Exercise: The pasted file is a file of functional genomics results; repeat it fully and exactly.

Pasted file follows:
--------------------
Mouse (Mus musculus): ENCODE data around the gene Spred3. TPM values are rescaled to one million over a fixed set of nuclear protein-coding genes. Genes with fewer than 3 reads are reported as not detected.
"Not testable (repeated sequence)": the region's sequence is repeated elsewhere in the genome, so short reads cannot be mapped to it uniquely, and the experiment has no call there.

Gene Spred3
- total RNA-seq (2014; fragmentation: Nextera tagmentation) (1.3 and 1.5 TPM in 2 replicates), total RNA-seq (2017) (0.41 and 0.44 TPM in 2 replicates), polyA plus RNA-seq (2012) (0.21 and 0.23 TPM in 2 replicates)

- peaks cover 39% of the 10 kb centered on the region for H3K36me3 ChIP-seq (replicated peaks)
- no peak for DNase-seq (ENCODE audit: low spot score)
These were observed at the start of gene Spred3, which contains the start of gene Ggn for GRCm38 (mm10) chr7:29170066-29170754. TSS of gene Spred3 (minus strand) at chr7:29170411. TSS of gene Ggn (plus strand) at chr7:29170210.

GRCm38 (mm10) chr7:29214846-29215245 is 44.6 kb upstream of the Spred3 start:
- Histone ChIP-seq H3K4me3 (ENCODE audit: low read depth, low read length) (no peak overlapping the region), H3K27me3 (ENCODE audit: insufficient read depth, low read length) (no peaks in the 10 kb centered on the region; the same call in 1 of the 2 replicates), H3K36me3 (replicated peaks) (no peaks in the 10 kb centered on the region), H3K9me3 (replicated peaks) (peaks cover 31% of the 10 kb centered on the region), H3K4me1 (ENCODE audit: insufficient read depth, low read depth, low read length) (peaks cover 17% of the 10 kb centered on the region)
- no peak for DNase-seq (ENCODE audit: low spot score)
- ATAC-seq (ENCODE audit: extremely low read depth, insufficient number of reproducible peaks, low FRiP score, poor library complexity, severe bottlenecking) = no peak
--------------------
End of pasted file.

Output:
Mouse (Mus musculus): ENCODE data around the gene Spred3. TPM values are rescaled to one million over a fixed set of nuclear protein-coding genes. Genes with fewer than 3 reads are reported as not detected.
"Not testable (repeated sequence)": the region's sequence is repeated elsewhere in the genome, so short reads cannot be mapped to it uniquely, and the experiment has no call there.

Gene Spred3
- total RNA-seq (2014; fragmentation: Nextera tagmentation) (1.3 and 1.5 TPM in 2 replicates), total RNA-seq (2017) (0.41 and 0.44 TPM in 2 replicates), polyA plus RNA-seq (2012) (0.21 and 0.23 TPM in 2 replicates)

- peaks cover 39% of the 10 kb centered on the region for H3K36me3 ChIP-seq (replicated peaks)
- no peak for DNase-seq (ENCODE audit: low spot score)
These were observed at the start of gene Spred3, which contains the start of gene Ggn for GRCm38 (mm10) chr7:29170066-29170754. TSS of gene Spred3 (minus strand) at chr7:29170411. TSS of gene Ggn (plus strand) at chr7:29170210.

GRCm38 (mm10) chr7:29214846-29215245 is 44.6 kb upstream of the Spred3 start:
- Histone ChIP-seq H3K4me3 (ENCODE audit: low read depth, low read length) (no peak overlapping the region), H3K27me3 (ENCODE audit: insufficient read depth, low read length) (no peaks in the 10 kb centered on the region; the same call in 1 of the 2 replicates), H3K36me3 (replicated peaks) (no peaks in the 10 kb centered on the region), H3K9me3 (replicated peaks) (peaks cover 31% of the 10 kb centered on the region), H3K4me1 (ENCODE audit: insufficient read depth, low read depth, low read length) (peaks cover 17% of the 10 kb centered on the region)
- no peak for DNase-seq (ENCODE audit: low spot score)
- ATAC-seq (ENCODE audit: extremely low read depth, insufficient number of reproducible peaks, low FRiP score, poor library complexity, severe bottlenecking) = no peak